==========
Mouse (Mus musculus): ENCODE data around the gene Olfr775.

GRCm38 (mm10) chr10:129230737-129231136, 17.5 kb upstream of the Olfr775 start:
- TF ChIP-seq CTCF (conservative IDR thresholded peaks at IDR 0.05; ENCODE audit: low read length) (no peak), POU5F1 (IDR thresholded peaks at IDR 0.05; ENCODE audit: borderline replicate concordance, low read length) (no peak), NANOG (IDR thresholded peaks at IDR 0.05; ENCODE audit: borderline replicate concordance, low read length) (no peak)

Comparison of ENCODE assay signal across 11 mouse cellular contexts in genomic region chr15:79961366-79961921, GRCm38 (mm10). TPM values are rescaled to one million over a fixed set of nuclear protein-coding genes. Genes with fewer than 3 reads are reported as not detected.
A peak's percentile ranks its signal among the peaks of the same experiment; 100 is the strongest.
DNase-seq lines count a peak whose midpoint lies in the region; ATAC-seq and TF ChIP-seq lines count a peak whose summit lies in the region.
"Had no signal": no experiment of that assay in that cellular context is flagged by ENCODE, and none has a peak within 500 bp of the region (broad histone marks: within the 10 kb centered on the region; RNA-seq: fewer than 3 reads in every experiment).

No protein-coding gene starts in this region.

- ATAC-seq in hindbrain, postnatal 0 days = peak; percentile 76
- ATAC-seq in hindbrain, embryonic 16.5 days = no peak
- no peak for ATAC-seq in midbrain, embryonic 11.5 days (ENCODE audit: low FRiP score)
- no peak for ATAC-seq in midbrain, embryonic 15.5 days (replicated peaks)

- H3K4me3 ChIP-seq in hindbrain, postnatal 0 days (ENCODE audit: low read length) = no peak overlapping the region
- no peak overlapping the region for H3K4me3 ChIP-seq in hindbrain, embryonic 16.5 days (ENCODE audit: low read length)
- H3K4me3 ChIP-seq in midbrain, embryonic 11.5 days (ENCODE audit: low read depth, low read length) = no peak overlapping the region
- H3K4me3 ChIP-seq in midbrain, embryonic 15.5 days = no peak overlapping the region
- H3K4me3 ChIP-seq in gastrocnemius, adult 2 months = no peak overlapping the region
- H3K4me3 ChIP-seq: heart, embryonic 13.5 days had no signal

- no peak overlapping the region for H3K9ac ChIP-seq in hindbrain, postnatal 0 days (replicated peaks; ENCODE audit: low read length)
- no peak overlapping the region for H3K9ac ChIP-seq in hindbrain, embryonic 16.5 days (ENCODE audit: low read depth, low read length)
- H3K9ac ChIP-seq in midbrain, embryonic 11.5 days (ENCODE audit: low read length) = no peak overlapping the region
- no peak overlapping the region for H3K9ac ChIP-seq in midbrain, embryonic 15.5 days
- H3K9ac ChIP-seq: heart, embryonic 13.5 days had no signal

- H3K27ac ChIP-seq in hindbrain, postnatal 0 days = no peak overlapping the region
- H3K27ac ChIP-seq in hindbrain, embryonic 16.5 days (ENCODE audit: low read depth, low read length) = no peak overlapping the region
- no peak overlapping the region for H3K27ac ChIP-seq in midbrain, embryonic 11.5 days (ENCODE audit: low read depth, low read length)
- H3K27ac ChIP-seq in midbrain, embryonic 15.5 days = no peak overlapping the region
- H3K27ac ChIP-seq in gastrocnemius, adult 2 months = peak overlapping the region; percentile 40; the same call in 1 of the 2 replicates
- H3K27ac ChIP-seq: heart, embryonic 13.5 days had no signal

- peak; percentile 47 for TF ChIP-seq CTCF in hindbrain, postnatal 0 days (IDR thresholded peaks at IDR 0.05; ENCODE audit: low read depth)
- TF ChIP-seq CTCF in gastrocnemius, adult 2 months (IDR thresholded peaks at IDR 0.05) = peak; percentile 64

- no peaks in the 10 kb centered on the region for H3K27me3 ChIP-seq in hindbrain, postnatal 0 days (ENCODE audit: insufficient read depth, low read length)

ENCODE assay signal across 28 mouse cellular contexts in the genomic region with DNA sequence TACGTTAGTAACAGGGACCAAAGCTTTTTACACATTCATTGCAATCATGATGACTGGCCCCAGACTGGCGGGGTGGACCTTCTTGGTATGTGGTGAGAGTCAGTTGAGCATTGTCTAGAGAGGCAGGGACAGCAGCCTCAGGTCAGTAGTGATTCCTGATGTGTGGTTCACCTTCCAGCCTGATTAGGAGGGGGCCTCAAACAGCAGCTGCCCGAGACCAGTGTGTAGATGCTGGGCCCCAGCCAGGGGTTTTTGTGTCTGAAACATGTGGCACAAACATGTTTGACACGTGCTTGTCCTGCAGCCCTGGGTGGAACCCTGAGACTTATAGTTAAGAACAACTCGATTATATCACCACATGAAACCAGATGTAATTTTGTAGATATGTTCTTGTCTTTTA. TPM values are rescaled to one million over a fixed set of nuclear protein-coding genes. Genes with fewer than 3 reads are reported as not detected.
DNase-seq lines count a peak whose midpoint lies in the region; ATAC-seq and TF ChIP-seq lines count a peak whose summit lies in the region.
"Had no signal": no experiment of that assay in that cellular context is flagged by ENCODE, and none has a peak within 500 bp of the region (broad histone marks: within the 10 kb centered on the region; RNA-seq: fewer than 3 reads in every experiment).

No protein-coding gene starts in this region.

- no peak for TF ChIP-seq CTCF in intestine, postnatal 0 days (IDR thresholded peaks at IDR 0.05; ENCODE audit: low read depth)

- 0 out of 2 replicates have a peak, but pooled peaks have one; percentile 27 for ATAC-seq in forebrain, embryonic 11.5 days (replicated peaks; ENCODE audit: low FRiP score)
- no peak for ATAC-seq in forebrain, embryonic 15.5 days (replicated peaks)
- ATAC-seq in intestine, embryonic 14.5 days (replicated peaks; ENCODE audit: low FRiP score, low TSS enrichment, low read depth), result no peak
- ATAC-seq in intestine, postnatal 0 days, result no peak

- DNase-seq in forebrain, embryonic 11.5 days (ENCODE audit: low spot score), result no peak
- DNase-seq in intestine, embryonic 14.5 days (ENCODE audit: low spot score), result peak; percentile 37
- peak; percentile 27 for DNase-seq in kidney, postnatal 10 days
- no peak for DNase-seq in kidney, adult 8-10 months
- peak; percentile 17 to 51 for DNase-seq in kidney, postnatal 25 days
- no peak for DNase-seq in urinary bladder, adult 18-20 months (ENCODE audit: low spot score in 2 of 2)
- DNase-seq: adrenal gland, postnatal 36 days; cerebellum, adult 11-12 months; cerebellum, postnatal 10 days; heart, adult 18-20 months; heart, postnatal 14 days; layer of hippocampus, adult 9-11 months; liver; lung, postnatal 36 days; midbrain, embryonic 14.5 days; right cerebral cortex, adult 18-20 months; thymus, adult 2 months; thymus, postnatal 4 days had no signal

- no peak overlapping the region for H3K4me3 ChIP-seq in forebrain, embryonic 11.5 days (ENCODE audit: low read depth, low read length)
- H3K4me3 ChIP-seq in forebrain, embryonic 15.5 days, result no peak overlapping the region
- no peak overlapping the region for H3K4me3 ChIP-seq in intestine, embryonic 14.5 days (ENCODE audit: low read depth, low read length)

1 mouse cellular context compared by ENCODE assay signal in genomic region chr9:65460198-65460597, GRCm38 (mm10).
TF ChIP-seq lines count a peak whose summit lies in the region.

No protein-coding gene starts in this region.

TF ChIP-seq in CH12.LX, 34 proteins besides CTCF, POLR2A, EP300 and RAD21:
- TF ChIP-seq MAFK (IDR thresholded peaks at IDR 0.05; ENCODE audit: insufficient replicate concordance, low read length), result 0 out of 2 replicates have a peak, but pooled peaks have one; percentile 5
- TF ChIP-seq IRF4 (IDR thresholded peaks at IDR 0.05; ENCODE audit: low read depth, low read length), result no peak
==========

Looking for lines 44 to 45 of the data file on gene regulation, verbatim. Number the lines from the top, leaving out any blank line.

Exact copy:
- peak; percentile 27 for DNase-seq in kidney, postnatal 10 days
- no peak for DNase-seq in kidney, adult 8-10 months